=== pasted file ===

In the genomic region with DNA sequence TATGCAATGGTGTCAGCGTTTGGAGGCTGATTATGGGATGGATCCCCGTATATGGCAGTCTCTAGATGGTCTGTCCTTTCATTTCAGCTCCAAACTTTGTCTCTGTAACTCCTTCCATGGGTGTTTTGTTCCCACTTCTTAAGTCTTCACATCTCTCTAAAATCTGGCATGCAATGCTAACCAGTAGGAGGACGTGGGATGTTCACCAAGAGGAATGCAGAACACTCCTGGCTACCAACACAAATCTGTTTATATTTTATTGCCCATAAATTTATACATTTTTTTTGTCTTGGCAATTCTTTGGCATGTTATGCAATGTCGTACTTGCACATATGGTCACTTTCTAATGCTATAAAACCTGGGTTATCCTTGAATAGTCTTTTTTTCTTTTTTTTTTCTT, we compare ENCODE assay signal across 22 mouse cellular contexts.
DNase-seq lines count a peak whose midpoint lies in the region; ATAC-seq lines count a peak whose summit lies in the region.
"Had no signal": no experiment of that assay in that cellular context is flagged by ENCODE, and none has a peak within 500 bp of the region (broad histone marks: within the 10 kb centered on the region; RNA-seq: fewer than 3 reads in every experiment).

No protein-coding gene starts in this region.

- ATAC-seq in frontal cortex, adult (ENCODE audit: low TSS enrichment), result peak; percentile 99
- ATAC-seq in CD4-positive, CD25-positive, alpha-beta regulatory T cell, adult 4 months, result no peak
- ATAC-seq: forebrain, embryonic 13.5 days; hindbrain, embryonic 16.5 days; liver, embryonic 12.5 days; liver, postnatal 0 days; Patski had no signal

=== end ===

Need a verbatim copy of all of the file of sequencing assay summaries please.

In the genomic region with DNA sequence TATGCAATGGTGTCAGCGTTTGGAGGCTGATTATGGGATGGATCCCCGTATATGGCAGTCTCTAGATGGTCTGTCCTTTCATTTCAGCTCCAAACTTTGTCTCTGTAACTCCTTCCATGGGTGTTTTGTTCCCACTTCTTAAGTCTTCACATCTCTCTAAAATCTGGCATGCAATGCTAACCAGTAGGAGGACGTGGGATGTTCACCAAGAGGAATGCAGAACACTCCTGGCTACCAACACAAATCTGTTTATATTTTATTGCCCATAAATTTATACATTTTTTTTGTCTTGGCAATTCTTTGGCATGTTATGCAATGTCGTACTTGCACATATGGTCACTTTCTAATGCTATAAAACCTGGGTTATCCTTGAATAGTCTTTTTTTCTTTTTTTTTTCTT, we compare ENCODE assay signal across 22 mouse cellular contexts.
DNase-seq lines count a peak whose midpoint lies in the region; ATAC-seq lines count a peak whose summit lies in the region.
"Had no signal": no experiment of that assay in that cellular context is flagged by ENCODE, and none has a peak within 500 bp of the region (broad histone marks: within the 10 kb centered on the region; RNA-seq: fewer than 3 reads in every experiment).

No protein-coding gene starts in this region.

- ATAC-seq in frontal cortex, adult (ENCODE audit: low TSS enrichment), result peak; percentile 99
- ATAC-seq in CD4-positive, CD25-positive, alpha-beta regulatory T cell, adult 4 months, result no peak
- ATAC-seq: forebrain, embryonic 13.5 days; hindbrain, embryonic 16.5 days; liver, embryonic 12.5 days; liver, postnatal 0 days; Patski had no signal